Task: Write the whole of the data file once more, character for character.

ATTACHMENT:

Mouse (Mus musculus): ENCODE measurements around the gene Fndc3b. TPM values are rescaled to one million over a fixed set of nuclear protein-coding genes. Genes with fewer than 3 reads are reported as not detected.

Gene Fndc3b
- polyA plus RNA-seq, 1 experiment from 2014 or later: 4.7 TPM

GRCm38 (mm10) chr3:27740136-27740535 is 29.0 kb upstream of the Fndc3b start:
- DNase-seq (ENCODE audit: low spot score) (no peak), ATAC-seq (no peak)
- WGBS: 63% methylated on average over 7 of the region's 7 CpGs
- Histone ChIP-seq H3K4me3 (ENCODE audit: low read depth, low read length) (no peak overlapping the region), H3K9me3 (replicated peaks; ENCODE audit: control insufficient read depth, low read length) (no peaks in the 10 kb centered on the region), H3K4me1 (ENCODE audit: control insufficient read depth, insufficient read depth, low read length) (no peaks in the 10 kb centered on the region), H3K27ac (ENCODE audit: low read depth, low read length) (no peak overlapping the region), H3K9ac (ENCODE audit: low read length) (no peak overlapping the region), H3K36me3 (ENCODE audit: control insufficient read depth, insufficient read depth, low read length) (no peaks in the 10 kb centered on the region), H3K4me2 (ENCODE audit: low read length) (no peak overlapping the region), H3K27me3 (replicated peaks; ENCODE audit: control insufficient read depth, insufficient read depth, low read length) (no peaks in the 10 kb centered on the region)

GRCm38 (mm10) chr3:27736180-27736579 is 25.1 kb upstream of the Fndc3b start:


Mouse (Mus musculus): ENCODE measurements around the gene Fndc3b. TPM values are rescaled to one million over a fixed set of nuclear protein-coding genes. Genes with fewer than 3 reads are reported as not detected.

Gene Fndc3b
- polyA plus RNA-seq, 1 experiment from 2014 or later: 4.7 TPM

GRCm38 (mm10) chr3:27740136-27740535 is 29.0 kb upstream of the Fndc3b start:
- DNase-seq (ENCODE audit: low spot score) (no peak), ATAC-seq (no peak)
- WGBS: 63% methylated on average over 7 of the region's 7 CpGs
- Histone ChIP-seq H3K4me3 (ENCODE audit: low read depth, low read length) (no peak overlapping the region), H3K9me3 (replicated peaks; ENCODE audit: control insufficient read depth, low read length) (no peaks in the 10 kb centered on the region), H3K4me1 (ENCODE audit: control insufficient read depth, insufficient read depth, low read length) (no peaks in the 10 kb centered on the region), H3K27ac (ENCODE audit: low read depth, low read length) (no peak overlapping the region), H3K9ac (ENCODE audit: low read length) (no peak overlapping the region), H3K36me3 (ENCODE audit: control insufficient read depth, insufficient read depth, low read length) (no peaks in the 10 kb centered on the region), H3K4me2 (ENCODE audit: low read length) (no peak overlapping the region), H3K27me3 (replicated peaks; ENCODE audit: control insufficient read depth, insufficient read depth, low read length) (no peaks in the 10 kb centered on the region)

GRCm38 (mm10) chr3:27736180-27736579 is 25.1 kb upstream of the Fndc3b start: